Until last year, to be eligible to apply to the program, a student was required to have a combined GPA of 3.8 or higher in Judaic and general studies. The administration implemented this most recent change of dismissing the GPA requirement as to ensure that all students who may have specialized interests are included the program. “All students are different,” explained Ms. Litwack. “Maybe a student’s academics aren’t very strong, but is still very strong at theater, for example, and would qualify as a Hitlahavut scholar. It would be punitive not to allow this individual to join, and an acceptance to the program would only give the possibly less-motivated student a boost of confidence.” While the program is now open to more students, it remains selective, onboarding approximately 20 students in total across three grades.

Participation in the Hitlahavut program requires a massive time commitment from the student participants. Given that the students complete their projects independently, it is up to the students to find the time to work on them and check in with their mentors. Students are also required to complete progress reports every few months. However, other than a few periodical posts on Schoology, the scholar does not hear from the coordinators about Hitlahavut at any point during the year and is forced to spend as much or as little time on the project managed by the student him or herself. For some students, this time commitment is too much to handle. Daniella Feingold ’20, who worked on “designing an app that would translate any photo of text into a typed, editable document,” joined Hitlahavut, but left the program in her junior year because she decided to focus her time elsewhere. Feingold explained, “In the future, I’d like to restart the project, but I think it was the right decision for now.”

The program has also become a secret kept within the participants, leaving other students to ask, “What’s Hitlahavut?” on the rare occasion that it enters a discussion.

Ms. Litwack speculates that this lack of knowledge stems from the timing that the email with application information is sent out. Ms. Chechik sends the email to freshman and sophomores at the very end of the year, when students are already in “summer mode” and many those who don’t apply either disregard the email entirely or forget about it by the start of the year when scholars begin their projects.

Dr. Jucovy reasons that the lack of common knowledge is a result of the original intentions of the program. “When the administration first introduced Hitlahavut as a scholarship program for incoming freshman, they likely did not advertise the program within Ramaz as to not create a cohort among the members of the program inspiring a less congenial environment for those not accepted.” Also, the current admissions team does not advertise the program to the same extent now that the scholarship is no longer available. Not only that, but scholars present their work at a end-of-year luncheon open only to those in the Hitlahavut program. Ms. Litwack and Dr. Jucovy speculate that perhaps as Hitlahavut is, as the year-end information email describes it to be, a project “that goes beyond the regular class and co-curricular experiences,” the current Ramaz administration has not felt the need to popularize it among the entire student body.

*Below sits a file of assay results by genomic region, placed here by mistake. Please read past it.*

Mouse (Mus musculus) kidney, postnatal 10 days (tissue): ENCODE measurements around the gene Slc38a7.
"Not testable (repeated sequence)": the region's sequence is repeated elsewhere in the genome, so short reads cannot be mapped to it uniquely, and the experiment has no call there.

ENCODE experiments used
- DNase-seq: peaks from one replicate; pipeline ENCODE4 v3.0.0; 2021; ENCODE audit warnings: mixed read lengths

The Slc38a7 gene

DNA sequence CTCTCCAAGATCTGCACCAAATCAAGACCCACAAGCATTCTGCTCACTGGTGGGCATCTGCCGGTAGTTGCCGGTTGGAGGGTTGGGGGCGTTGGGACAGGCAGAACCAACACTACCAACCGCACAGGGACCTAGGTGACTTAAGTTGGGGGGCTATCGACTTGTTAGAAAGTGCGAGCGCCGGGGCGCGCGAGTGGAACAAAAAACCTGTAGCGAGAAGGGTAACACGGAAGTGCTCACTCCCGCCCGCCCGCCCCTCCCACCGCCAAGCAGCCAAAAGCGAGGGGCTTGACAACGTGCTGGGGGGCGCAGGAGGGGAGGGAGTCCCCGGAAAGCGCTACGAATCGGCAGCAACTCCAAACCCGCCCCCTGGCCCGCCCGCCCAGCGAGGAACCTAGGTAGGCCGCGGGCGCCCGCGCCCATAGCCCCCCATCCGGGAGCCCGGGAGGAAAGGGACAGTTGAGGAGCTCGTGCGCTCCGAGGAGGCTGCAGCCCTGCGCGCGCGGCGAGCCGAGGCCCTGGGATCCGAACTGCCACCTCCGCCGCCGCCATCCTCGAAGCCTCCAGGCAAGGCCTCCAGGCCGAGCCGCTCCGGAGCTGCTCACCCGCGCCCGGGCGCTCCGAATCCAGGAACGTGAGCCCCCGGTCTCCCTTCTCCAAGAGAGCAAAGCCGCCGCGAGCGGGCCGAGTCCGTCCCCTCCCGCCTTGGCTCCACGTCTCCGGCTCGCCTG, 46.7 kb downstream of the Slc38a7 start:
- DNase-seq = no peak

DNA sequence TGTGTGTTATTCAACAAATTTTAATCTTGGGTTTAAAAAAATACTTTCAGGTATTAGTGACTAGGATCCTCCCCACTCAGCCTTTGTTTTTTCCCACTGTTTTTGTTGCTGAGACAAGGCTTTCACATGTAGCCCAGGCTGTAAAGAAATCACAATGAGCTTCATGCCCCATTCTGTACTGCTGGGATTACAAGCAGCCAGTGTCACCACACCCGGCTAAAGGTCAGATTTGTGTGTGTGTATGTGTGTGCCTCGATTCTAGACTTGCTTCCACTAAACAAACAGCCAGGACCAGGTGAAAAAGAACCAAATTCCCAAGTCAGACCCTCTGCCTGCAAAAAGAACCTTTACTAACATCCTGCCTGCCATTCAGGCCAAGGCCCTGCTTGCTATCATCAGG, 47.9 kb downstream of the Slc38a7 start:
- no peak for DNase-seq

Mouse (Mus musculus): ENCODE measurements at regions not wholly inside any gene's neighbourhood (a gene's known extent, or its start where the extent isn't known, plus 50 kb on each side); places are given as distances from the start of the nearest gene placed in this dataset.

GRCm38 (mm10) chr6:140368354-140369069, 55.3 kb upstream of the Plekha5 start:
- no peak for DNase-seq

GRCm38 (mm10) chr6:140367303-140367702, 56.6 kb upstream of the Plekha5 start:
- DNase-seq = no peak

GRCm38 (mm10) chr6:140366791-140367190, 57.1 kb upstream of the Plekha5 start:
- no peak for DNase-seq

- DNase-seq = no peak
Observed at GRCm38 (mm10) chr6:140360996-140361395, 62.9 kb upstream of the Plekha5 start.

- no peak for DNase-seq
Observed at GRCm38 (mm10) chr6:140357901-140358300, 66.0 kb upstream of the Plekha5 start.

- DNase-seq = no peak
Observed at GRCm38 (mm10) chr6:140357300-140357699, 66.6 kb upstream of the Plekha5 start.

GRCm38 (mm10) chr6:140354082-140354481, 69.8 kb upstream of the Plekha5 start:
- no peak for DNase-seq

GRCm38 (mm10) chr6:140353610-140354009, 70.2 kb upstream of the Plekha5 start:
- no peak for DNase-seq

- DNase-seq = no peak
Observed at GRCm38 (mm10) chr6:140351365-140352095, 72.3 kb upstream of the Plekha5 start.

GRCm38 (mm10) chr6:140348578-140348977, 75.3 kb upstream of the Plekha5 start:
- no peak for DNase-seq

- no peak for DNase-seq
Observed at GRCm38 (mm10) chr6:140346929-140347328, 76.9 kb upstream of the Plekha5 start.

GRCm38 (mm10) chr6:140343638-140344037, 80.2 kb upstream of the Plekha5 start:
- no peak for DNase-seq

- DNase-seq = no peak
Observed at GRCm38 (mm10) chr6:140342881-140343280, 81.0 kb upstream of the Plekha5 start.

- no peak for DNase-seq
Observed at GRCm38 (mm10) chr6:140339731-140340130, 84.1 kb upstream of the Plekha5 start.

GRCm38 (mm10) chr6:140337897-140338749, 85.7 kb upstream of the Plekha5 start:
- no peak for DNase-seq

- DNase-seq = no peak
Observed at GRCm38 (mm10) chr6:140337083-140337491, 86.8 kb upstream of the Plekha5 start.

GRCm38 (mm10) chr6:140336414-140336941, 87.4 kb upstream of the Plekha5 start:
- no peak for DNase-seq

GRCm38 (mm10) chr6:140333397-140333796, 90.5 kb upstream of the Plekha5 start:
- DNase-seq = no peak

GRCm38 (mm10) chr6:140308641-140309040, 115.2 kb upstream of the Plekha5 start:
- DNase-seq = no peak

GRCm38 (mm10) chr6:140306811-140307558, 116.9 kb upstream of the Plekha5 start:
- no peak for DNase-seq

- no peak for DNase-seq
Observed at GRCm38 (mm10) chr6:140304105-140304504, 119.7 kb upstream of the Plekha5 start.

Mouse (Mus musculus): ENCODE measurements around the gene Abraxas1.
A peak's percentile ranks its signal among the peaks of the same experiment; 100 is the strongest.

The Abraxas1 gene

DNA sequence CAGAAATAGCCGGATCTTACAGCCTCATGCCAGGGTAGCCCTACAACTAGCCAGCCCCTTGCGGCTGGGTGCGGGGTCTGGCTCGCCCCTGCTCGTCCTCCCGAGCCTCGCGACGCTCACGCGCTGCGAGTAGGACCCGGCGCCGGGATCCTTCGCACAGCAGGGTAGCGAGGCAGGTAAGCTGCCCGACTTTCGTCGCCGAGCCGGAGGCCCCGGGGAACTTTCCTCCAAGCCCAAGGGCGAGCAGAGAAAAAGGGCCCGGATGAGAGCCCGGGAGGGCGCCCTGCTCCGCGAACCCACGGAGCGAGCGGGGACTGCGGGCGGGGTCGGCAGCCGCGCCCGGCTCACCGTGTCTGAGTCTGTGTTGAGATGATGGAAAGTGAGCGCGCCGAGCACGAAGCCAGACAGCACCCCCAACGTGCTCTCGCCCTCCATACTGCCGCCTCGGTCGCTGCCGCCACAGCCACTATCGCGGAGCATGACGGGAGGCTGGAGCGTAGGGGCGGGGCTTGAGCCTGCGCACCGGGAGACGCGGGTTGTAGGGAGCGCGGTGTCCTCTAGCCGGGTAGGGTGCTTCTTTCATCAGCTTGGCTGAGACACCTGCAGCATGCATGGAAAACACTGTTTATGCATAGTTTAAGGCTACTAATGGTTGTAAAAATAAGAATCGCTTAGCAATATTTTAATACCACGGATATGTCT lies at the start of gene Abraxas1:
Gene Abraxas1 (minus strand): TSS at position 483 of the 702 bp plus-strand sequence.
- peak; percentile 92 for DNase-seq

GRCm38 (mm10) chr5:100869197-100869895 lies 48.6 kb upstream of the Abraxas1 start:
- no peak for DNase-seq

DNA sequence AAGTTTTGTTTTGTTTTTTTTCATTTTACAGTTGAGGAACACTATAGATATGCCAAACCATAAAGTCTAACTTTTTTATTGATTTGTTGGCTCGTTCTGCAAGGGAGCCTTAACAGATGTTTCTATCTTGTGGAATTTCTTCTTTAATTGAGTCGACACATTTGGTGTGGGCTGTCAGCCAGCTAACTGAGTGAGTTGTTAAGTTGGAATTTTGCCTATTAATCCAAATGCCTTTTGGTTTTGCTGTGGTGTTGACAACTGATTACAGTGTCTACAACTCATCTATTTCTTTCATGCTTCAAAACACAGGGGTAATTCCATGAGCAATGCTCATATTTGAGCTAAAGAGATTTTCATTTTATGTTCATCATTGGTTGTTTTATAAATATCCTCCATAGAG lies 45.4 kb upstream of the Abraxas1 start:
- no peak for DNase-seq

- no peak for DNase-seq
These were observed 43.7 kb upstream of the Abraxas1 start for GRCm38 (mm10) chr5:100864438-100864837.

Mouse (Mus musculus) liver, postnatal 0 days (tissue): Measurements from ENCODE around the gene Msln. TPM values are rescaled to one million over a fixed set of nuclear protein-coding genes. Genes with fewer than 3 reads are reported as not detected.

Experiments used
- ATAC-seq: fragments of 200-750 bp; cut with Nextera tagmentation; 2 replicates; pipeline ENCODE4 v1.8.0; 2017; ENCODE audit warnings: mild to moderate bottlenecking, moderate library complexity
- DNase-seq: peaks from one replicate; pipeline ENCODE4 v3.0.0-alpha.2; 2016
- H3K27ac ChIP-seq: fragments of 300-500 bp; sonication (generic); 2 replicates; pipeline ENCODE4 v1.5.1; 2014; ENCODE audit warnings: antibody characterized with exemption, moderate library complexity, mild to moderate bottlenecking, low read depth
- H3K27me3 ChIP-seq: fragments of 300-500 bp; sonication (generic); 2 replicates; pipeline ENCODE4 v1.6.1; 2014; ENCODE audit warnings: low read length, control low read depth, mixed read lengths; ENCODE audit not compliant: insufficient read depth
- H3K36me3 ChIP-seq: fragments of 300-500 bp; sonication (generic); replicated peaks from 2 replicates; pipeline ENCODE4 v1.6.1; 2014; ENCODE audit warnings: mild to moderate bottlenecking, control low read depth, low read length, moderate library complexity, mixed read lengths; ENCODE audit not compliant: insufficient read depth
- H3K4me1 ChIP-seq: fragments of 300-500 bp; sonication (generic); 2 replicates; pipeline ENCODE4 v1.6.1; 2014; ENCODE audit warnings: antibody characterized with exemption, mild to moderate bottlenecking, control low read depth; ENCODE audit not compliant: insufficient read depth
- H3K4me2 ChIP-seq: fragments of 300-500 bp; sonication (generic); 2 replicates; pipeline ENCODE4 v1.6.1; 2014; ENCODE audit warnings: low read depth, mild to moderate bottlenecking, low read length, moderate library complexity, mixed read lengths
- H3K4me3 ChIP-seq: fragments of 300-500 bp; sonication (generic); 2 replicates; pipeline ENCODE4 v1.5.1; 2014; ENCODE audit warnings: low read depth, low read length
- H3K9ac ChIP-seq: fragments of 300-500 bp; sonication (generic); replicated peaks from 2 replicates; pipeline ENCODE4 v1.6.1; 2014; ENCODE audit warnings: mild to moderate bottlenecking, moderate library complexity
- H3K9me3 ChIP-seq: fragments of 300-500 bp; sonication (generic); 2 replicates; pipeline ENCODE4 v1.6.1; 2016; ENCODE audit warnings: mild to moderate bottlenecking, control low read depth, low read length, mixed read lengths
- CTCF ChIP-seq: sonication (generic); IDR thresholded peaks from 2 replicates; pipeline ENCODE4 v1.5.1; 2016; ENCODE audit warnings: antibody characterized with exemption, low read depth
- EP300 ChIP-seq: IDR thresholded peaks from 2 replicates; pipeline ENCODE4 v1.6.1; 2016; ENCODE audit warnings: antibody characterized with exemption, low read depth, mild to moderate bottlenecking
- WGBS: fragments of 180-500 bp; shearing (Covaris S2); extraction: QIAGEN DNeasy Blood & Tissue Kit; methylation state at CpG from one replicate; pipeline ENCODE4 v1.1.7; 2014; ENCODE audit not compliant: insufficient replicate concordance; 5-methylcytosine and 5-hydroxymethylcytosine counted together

Now that the program is no longer scholarship based, there is no reason for Ramaz not to show off a project where students are delving deep into a specific field in which they are passionate and utilizing the school’s resources to create something that they love. This program is part of what makes Ramaz a special institution. Both Dr. Jucovy and Ms. Litwack agree that a critical goal for the future of the Hitlahavut program is to publicize it for the entire school. Dr. Jucovy suggested dedicating a B4 or AM Assembly period every year for some students in the Hitlahavut program to present their work to the entire school, rather than only at the annual luncheon for Hitlahavut scholars and their mentors.  “We have to give the projects some more kavod – so few people see what the projects are really about,” said Ms. Litwack. “The luncheon is always incredibly interesting, and we should share this with all of the students.”

Similarly, the admissions team should make use of this amazing program and share this facet of Ramaz with prospective parents and students. Both teachers affirmed that there is tremendous potential for integrating this program into the larger culture of Ramaz, one where students work hard on completing projects that they wholeheartedly love to do and enjoy, having Hitlahavut springboard their passions into the future.